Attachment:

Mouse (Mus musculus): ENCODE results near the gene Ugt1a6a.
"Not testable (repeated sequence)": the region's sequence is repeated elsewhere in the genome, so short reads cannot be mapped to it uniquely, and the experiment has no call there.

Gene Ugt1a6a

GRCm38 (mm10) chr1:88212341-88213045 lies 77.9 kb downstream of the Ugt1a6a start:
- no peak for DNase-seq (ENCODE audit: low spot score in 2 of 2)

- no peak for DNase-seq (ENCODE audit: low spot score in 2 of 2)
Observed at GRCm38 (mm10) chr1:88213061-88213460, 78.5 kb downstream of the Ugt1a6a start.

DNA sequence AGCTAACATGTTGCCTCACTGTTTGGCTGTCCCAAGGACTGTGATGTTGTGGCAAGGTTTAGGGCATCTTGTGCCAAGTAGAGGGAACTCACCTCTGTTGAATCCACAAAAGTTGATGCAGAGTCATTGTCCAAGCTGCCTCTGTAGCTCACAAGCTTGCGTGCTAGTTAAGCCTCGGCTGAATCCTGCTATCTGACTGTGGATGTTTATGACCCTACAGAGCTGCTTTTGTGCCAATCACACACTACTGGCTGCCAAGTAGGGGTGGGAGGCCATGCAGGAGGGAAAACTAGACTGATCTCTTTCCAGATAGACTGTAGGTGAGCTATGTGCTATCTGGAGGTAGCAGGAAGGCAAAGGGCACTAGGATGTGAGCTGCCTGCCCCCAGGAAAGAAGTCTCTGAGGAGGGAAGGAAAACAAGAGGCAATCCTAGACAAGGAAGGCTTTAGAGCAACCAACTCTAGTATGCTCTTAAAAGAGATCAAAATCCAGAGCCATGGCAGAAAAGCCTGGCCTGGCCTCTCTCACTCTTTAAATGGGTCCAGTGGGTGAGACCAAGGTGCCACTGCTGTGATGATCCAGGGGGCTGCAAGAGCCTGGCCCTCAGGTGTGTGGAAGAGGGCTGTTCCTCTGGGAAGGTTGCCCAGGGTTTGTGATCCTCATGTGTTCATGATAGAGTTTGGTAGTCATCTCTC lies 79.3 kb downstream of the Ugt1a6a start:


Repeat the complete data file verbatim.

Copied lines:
Mouse (Mus musculus): ENCODE results near the gene Ugt1a6a.
"Not testable (repeated sequence)": the region's sequence is repeated elsewhere in the genome, so short reads cannot be mapped to it uniquely, and the experiment has no call there.

Gene Ugt1a6a

GRCm38 (mm10) chr1:88212341-88213045 lies 77.9 kb downstream of the Ugt1a6a start:
- no peak for DNase-seq (ENCODE audit: low spot score in 2 of 2)

- no peak for DNase-seq (ENCODE audit: low spot score in 2 of 2)
Observed at GRCm38 (mm10) chr1:88213061-88213460, 78.5 kb downstream of the Ugt1a6a start.

DNA sequence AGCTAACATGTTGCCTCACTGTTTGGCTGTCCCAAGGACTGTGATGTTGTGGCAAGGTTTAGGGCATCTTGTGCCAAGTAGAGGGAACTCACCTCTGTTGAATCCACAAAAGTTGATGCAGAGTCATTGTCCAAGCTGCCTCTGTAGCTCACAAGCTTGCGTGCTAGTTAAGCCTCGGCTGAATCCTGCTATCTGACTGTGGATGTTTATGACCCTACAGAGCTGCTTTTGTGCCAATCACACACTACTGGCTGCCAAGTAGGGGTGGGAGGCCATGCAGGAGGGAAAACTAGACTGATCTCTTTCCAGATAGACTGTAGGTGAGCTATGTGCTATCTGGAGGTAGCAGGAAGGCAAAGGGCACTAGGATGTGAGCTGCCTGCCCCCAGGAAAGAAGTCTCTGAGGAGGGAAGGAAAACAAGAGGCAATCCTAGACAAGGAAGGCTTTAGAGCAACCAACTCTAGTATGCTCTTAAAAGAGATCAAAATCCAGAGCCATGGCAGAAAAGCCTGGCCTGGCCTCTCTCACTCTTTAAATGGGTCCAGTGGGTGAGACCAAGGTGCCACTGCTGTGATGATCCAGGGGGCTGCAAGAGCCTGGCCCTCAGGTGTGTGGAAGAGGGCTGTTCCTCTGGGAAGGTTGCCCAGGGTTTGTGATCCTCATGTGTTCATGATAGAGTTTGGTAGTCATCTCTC lies 79.3 kb downstream of the Ugt1a6a start: